Munich has a special significance for me… as a young lad in 1972, the notion of watching the Summer Olympics in Munich was a special treat for me.  It’s important to note that these were the days of four television channels, and it was rare to see exotic sports on TV.   I remember watching the Olympics in disbelief as Jim McKay gave a minute-by-minute account of the acts of the Palestinian terrorists.  I couldn’t comprehend why someone would want to murder Israeli athletes participating in International competition.

I also recall visiting Munich on business in late 1997 with my father… we arrived on a surreal early winter day when there were light snow flakes falling.  I mentioned to my father that the snow flakes gave an appearance of what it was probably like when there were ashes floating in the air from the Concentration Camp crematoriums.  As we were waiting for the efficient German subway, I remarked to my father “Do you think it’s a good idea for two Jews to board a train in Germany?” (Odd sense of humor, huh).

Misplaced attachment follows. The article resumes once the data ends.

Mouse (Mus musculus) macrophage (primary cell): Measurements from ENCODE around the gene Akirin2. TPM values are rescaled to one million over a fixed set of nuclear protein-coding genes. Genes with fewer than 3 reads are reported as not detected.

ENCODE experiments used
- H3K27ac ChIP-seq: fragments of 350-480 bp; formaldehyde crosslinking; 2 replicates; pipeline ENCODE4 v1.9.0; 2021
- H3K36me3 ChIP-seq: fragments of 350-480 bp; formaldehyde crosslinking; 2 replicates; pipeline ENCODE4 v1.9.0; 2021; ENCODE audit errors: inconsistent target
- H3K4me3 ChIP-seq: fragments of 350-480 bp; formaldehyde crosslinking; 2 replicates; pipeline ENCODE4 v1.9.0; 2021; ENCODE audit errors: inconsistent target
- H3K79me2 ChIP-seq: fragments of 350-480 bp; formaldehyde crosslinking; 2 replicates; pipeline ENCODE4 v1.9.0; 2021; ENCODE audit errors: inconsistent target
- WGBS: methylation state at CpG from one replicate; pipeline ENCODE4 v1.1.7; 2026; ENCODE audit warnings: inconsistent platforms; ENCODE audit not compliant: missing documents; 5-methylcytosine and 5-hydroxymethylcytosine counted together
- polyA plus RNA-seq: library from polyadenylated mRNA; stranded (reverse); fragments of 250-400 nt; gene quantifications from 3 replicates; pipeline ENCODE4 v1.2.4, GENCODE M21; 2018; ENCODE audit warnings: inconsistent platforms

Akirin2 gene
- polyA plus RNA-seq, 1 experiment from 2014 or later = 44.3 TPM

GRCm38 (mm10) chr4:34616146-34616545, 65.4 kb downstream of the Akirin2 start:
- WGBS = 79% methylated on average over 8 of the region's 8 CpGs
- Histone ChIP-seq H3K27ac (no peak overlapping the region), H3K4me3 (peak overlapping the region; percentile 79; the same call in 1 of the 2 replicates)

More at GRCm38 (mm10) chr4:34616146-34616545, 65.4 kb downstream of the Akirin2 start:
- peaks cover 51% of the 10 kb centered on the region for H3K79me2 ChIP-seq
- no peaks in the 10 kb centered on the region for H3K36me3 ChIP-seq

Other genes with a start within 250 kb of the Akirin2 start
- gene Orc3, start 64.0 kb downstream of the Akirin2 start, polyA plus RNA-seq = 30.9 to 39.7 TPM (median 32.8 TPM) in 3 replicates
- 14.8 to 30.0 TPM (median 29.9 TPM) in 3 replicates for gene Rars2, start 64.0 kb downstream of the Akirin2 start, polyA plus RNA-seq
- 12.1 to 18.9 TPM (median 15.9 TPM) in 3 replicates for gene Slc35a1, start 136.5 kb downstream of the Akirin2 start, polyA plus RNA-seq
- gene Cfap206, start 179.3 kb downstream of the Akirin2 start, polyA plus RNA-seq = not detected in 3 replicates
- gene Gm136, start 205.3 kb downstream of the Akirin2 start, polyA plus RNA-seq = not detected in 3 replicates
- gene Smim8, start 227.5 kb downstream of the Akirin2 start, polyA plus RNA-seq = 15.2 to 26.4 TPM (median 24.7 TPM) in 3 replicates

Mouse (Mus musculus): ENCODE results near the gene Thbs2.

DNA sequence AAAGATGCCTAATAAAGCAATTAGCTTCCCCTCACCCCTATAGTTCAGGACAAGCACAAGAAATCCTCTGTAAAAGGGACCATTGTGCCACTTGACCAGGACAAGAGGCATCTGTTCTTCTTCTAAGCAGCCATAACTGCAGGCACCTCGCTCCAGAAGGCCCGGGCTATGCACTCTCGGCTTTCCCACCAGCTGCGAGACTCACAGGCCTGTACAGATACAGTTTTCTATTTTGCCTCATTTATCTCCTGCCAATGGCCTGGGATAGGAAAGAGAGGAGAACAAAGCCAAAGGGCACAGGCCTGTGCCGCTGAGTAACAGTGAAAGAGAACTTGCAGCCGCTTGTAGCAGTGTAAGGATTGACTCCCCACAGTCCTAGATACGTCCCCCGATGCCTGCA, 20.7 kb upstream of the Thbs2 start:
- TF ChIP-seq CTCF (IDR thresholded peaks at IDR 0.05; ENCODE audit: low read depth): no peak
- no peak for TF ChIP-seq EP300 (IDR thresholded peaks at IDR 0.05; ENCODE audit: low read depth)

Now we come to the Steven Spielberg movie, “Munich”.  Given the actual facts and history, the fictional presentation by a prominent movie maker is a major disappointment to me.  The movie has been severely criticized by many pundits, and there is a very comprehensive and cogent analysis that appears in Commentary.   Needless to say, I’m pleased that the film has performed poorly at the box office.

One comment

  1. I would have to agree that Munich was disappointing. In a world of right and wrong it is difficult to not choose sides. Speilberg tried hard to do it in this movie, perhaps harder than he should have. The result was a poor retelling of the story when compared with the original television footage. I too sat on the living room floor glued to the TV during the real event and being somewhat younger than DZ 😉 had a hard time comprehending it. My sense of disbelief was nearly as strong after watching Munich.

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